By Sheila Blair
Skilled nursing facilities (SNFs) have become more and more sophisticated over the years, offering more complex medical services to a much broader population beyond just the elderly.
Skilled services may be nursing-related, rehabilitative therapy-related or both, and are intended for patients who need more frequent intervention than is available with home health services. This may include, for example, patients that may require intensive short-term rehabilitative therapy services after suffering from an acute illness (such as pneumonia or stroke), a bone fracture or even surgery (such as a joint replacement).
For patients with traditional Medicare insurance, Medicare Part A will pay for up to 100 days of care in a SNF within each benefit period, if the patient:
•Has Medicare Part A (Hospital Insurance, which includes skilled nursing benefits)
•Has had a three-day inpatient hospital stay in the last 30 days. (A qualifying stay must include three midnights in the hospital and does not include observation status or visits to an ER)
•Is admitted to a SNF within 30 days of the hospitalization
•Require skilled services and has days available in a benefit period.
•The services are ordered by a physician — Such services are: Needed on a daily basis (defined as five days a week for therapy and seven days a week for nursing); are for one of the conditions that was treated during the qualifying hospital stay or for a condition that arose during the skilled stay; and are reasonable and necessary.
Medicare Part A will cover:
•A semi-private room.
•Skilled nursing care.
•Physical, occupational and speech-language pathology services.
•Medical supplies and equipment used in the facility.
•Medical social services.
•Ambulance transportation (to the nearest provider of necessary services not available at the SNF, if another means of transport endangers health).
Medicare Part A does not cover custodial care, which is supportive assistance with activities of daily living such as eating, bathing, dressing and using the bathroom. Medicare also will not cover private rooms, private-duty nurses, non-ambulance transportation, personal convenience items (such as beauty items, telephones and televisions), dental work, hearing aids or eyeglasses.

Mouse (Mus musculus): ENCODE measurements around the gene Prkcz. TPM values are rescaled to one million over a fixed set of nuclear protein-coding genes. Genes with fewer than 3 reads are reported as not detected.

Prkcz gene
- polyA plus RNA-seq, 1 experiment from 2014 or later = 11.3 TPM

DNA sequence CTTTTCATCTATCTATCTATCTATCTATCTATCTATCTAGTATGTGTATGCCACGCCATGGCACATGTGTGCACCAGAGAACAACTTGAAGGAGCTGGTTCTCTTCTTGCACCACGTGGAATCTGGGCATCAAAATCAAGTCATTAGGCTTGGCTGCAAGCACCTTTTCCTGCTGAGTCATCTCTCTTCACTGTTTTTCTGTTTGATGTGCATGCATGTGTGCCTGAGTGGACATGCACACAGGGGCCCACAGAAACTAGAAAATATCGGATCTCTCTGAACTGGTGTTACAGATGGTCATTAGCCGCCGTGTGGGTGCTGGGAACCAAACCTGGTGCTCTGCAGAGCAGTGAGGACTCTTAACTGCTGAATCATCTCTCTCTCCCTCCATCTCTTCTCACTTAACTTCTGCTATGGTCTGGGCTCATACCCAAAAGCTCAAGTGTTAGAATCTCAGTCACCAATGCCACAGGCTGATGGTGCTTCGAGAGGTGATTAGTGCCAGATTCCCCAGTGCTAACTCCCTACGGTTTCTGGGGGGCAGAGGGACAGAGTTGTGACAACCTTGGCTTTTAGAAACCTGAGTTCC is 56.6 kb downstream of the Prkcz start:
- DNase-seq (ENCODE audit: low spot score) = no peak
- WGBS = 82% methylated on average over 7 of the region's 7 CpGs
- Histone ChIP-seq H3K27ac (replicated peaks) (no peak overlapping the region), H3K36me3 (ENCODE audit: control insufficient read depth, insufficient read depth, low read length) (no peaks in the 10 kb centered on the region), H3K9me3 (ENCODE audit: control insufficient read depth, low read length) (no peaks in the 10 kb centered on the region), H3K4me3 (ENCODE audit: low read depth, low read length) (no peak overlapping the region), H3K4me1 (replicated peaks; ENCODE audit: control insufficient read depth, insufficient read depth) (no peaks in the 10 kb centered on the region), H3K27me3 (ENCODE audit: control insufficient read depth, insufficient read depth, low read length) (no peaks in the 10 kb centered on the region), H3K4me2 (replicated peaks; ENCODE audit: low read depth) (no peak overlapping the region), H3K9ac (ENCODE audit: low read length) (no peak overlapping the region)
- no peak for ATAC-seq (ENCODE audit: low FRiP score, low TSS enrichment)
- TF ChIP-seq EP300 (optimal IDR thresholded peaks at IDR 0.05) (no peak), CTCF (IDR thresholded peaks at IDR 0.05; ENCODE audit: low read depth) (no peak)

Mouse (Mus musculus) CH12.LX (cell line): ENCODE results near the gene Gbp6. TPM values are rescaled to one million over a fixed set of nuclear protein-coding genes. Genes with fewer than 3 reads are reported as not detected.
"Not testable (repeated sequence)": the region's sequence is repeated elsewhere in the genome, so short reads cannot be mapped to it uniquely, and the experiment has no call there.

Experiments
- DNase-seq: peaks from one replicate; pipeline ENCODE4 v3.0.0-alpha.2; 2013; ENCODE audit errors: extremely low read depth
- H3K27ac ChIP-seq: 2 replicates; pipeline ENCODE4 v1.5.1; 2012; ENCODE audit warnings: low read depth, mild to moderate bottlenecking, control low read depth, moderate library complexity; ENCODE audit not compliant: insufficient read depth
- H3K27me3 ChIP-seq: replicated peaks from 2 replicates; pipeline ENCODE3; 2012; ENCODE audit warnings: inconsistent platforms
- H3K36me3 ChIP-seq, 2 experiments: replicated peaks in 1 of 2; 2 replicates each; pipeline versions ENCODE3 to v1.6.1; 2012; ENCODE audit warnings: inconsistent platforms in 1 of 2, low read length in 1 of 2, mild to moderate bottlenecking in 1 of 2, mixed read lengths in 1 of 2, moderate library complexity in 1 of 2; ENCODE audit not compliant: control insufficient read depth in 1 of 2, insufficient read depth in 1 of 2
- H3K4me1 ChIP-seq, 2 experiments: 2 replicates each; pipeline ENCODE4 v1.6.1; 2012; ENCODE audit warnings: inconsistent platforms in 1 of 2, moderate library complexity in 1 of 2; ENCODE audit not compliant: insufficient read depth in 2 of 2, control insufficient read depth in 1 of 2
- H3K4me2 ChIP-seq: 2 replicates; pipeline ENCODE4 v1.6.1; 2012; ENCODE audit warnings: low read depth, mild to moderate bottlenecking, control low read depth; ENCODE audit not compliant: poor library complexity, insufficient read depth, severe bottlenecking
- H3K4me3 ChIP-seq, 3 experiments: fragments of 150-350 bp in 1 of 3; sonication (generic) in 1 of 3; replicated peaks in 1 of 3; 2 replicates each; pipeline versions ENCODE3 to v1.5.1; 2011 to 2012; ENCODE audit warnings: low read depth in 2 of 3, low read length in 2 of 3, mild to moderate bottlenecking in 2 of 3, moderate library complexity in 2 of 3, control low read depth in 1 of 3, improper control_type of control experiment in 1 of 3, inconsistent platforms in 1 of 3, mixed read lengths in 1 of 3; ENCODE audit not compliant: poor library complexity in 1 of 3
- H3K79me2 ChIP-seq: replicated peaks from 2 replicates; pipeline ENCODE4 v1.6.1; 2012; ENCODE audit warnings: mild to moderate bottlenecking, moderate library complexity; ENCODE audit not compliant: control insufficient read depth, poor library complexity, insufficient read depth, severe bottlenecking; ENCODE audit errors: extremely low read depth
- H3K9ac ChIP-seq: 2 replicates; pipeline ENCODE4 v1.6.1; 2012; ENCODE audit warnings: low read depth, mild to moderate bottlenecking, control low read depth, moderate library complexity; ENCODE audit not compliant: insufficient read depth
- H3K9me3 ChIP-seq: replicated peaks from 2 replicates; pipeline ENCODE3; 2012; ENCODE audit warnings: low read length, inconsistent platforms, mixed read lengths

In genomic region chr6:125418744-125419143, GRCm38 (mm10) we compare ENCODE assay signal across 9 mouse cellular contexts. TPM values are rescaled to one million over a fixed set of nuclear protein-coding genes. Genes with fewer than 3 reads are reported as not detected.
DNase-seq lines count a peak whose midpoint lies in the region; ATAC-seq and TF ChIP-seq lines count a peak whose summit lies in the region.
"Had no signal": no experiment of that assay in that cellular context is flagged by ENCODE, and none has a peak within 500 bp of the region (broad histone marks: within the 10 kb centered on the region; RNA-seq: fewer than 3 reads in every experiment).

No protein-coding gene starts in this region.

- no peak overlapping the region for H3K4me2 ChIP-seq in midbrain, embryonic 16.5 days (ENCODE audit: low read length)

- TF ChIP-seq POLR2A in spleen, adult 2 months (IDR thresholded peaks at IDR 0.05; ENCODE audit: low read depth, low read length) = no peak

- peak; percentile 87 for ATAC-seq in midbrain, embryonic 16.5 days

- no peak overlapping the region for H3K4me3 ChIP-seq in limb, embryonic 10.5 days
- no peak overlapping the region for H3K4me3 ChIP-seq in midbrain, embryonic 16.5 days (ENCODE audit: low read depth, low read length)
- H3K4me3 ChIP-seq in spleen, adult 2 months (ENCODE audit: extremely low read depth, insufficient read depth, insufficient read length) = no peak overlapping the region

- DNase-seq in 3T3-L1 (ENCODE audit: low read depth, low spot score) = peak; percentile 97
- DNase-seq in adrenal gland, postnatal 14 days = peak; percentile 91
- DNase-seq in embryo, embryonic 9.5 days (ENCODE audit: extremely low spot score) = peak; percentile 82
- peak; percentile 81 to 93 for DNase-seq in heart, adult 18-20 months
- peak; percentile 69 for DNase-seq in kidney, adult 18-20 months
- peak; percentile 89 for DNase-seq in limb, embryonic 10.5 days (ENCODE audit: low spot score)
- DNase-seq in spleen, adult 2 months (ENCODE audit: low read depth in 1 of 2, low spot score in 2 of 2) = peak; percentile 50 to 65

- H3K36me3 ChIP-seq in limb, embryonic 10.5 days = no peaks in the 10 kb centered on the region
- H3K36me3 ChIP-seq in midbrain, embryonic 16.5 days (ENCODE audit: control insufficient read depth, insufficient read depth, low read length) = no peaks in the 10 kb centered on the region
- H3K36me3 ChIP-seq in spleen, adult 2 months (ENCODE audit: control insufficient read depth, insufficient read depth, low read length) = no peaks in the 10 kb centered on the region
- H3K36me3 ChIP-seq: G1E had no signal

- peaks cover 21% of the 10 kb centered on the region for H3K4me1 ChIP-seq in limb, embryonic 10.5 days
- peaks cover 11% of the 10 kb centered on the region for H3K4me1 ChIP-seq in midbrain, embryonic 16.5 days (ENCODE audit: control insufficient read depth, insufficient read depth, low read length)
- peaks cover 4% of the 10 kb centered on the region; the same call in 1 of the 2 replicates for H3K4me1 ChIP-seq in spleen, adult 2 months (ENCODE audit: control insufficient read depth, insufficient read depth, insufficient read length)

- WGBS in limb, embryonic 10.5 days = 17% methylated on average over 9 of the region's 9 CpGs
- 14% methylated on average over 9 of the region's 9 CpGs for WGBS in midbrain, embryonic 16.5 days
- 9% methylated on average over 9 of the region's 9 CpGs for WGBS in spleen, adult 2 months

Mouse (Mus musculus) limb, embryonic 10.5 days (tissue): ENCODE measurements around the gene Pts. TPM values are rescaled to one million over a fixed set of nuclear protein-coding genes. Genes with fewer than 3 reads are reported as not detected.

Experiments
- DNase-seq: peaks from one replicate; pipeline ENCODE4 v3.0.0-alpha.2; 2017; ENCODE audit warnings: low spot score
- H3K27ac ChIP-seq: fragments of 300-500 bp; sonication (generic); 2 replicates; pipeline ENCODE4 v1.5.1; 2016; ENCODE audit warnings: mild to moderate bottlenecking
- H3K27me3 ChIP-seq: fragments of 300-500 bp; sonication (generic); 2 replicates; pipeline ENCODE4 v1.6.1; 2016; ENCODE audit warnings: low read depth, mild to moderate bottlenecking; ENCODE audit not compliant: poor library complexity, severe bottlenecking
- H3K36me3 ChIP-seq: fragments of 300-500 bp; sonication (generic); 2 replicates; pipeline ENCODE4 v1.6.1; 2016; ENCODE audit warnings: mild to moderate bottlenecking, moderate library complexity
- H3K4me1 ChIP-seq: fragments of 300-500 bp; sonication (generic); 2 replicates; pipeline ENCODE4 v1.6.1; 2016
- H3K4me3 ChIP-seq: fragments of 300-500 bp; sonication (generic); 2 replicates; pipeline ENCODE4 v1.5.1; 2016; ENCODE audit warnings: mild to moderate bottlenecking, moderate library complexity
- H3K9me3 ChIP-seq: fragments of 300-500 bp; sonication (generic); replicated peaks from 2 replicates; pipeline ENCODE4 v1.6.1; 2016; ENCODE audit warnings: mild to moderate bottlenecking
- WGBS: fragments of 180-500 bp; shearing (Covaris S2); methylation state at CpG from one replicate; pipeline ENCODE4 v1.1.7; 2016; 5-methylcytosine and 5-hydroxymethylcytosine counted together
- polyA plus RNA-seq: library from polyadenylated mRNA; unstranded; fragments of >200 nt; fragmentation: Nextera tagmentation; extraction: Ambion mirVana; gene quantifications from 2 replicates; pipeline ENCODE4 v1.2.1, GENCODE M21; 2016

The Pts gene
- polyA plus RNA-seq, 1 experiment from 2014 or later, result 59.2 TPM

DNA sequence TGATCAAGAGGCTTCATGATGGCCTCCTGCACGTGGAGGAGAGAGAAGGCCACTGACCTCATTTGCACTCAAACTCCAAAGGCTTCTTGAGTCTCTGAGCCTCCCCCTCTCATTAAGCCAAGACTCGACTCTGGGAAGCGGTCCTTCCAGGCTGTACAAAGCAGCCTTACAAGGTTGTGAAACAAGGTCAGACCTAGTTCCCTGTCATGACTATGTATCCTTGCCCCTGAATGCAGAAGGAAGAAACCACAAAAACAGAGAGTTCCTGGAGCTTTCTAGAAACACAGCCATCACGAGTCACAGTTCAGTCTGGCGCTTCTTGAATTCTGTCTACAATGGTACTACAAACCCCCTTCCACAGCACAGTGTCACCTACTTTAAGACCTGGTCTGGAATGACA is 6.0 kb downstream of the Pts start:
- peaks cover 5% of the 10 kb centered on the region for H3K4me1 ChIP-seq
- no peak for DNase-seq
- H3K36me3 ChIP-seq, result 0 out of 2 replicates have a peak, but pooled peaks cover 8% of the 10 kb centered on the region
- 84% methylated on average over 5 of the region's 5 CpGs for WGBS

Patients on a Part A stay in a SNF are monitored regularly by their physician and SNF staff to ensure that all the requirements for the stay are being met. Families participate in discharge planning discussions during the admission phase of the stay, which helps SNF staff create individualized care plans and helps to identify potential needs that patients may have when they are ready to go home. For example a patient may need equipment (such as wheelchairs), safety modifications to homes, continued nursing and/or therapy intervention, or hospice services. The SNF should send families and patients a notice in writing when it is believed that Medicare will no longer cover the stay.
For more information about Medicare and help with related questions, visit www.medicare.gov and access the official Medicare handbook, Medicare & You 2012, at www.medicare.gov/Publications/Pubs/pdf/10050.pdf.
Sheila Blair, RN, is director of Medicare and Managed Care Resources for Golden Living, a family of companies that specialize in recovery care. You can reach Golden Living at 877-823-8375 or email questions regarding paying for healthcare services to email@example.com.